What you need to know:
- Police have been enforcing the curfew using excessive force, which has claimed more than 20 lives this year alone.
- People taking pregnant women to hospital are not issued with a night pass but would get a special one from some hospitals to return home.
Pregnancy is such a beautiful time because of the anticipation of a baby. But it can be precarious since the unexpected can occur even in the best of situations. The Covid-19 pandemic has made it more stressful; the risk of severe disease is higher for pregnant women than for others.
Kenyan women have another added worry: Access to health facilities during night curfew hours due to fear of the police. The government’s containment measures from March last year include overnight curfews. The latest announcement on October 4 extended the 10pm-4am curfew by 30 days.
Police have been enforcing the curfew using excessive force, which has claimed more than 20 lives this year alone. Media reports — like the one about the death of a four-month-old baby after police in Kisii prevented a taxi from passing a roadblock, and police beating to death a boda boda rider who was taking a pregnant woman to hospital — only add to the anxiety of pregnant women.
People taking pregnant women to hospital are not issued with a night pass but would get a special one from some hospitals to return home.
When on April 17 police placed roadblocks on Thika Superhighway, those caught outside past the curfew time had to sleep in their vehicles. There were genuine cases of essential service providers and people going to hospital caught up in the midst of the offenders. But police refused to let them pass, citing orders from ‘above’.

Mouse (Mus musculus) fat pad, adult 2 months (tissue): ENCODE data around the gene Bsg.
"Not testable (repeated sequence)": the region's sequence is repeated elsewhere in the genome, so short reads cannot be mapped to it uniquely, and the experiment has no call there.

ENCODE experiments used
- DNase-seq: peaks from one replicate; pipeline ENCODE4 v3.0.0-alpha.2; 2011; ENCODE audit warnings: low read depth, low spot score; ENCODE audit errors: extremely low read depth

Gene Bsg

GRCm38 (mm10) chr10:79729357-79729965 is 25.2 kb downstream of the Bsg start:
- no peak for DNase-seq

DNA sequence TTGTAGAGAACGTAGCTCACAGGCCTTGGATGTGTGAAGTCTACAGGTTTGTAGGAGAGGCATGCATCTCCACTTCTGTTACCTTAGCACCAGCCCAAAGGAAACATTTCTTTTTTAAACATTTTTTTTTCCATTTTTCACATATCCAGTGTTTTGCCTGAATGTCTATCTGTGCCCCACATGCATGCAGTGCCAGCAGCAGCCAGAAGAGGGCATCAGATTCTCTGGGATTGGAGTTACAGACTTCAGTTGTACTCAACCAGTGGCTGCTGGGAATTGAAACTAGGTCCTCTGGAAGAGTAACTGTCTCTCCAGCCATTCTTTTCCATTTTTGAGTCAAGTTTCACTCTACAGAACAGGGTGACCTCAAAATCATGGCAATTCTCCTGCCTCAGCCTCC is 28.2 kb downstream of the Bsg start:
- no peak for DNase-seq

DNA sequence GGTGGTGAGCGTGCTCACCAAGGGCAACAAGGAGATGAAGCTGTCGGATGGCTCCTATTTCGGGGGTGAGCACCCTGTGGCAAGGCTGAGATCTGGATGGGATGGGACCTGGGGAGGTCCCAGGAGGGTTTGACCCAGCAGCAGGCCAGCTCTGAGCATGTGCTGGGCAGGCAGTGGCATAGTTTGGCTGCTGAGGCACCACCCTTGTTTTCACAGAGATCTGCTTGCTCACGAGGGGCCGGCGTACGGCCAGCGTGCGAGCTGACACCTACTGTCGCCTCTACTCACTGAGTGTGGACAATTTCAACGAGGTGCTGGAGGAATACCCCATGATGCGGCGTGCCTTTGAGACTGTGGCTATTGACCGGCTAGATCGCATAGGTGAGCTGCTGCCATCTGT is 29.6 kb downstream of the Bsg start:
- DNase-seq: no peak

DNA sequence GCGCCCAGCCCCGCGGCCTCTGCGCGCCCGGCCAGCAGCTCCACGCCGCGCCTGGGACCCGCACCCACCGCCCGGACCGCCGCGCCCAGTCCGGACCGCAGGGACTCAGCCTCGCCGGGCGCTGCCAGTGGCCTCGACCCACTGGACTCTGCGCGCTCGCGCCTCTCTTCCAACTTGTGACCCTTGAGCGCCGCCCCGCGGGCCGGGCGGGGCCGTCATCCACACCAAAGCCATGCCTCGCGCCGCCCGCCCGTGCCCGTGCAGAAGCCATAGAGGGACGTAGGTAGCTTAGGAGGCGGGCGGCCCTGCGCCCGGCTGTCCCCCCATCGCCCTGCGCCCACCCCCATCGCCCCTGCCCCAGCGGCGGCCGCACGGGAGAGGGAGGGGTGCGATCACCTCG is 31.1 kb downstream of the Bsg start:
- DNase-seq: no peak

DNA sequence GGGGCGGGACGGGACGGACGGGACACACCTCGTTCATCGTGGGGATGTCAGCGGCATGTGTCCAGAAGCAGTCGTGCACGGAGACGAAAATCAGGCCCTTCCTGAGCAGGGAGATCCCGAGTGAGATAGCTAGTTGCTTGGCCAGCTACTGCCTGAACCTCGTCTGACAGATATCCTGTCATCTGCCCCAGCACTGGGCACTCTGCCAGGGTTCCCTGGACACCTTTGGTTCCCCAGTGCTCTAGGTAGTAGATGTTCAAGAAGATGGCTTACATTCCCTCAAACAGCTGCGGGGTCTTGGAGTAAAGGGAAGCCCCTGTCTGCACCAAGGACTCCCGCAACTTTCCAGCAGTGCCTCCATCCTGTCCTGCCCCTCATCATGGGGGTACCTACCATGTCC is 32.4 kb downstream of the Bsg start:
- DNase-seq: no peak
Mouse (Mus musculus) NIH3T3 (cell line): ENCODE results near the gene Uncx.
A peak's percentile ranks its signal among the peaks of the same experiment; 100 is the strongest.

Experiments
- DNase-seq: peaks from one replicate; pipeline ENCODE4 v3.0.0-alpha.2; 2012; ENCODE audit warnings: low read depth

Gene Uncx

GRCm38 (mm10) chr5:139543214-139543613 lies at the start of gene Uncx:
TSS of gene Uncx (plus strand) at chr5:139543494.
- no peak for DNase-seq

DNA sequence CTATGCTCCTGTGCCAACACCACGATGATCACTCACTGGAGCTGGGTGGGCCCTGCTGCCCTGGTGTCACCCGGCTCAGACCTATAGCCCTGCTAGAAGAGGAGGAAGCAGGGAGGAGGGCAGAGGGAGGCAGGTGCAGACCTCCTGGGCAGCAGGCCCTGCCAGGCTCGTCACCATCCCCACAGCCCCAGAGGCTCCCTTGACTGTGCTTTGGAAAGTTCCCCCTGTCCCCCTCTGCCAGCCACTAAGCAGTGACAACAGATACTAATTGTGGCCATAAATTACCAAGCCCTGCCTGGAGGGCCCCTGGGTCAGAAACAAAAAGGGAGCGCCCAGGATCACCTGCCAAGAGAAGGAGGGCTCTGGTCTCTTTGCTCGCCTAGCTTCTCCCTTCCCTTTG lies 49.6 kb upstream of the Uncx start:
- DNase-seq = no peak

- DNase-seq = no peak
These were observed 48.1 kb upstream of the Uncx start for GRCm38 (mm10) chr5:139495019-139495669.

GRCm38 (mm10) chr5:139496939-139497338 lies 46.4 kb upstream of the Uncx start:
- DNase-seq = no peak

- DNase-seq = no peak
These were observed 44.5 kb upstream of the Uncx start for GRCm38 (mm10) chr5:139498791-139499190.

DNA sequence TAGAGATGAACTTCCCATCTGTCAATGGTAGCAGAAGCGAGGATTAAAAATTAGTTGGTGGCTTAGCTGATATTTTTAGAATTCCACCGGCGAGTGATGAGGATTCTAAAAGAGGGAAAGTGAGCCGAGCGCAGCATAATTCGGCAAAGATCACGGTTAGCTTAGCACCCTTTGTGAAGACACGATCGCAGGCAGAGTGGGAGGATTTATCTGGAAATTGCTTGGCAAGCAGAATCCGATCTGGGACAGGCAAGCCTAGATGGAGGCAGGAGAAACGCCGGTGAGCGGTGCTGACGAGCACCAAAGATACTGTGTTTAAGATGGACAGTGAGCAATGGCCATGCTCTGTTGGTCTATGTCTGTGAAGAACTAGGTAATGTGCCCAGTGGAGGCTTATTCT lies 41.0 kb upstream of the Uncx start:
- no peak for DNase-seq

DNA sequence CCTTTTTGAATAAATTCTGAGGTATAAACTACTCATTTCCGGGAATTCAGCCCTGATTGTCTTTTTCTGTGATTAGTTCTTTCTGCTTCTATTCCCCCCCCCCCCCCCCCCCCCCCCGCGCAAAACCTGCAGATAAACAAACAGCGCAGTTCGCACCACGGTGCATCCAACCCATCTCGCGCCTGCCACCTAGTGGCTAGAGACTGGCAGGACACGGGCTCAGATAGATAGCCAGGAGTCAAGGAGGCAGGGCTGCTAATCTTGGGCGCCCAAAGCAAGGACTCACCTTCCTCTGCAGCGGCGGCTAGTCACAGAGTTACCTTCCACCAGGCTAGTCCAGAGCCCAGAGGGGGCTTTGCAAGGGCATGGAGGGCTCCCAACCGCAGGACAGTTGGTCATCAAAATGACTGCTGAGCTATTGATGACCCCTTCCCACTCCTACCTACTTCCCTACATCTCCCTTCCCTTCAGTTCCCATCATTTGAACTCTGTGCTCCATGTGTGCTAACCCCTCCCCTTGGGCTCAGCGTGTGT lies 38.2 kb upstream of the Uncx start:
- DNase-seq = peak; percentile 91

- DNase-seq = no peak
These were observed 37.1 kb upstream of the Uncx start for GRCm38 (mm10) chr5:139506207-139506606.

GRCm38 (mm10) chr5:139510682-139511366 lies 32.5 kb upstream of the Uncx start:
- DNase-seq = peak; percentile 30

Kenya’s maternal mortality
I have a two-month-old baby. During my third trimester, I constantly worried about the time my labour pains would come. I prayed that it would start during the day or early evening to give me ample time to get to the hospital safely.
My previous experience with labour pains 19 years ago added to my anxiety. Then 18, with no idea what it felt like, I went on with my activities. I would give birth outside our house in the informal settlement, in the 3am cold, on my way to hospital. I did not want a replay of that horrible experience.
When I was past my due date by a week, I took myself to hospital. I insisted on inducing labour instead of waiting it out — even though that is known to be more painful than natural labour. Epidurals (pain relief medication) are not provided in our public hospitals. I still chose the pain to uncertainty and potential clashes with the police.
What about pregnant women who are less informed about their options? How many of them end up delivering their babies at home, without professional help? Kenya’s maternal mortality was 342 per 100,000 live births in 2017. A Johns Hopkins Bloomberg School of Public Health study shows a potential 38 per cent higher maternal mortality in low- and middle-income countries due to Covid-19.
The curfews, though intended for the public good, may not serve their purpose — to avoid night gatherings, which could spread Covid-19. If the containment strategy is not reviewed, Kenya might be creating mini pandemics in the midst of a major one.
Ms Otieno, a 2021 Aspen New Voices fellow, is the founder of Mwanadada CBO. [email protected]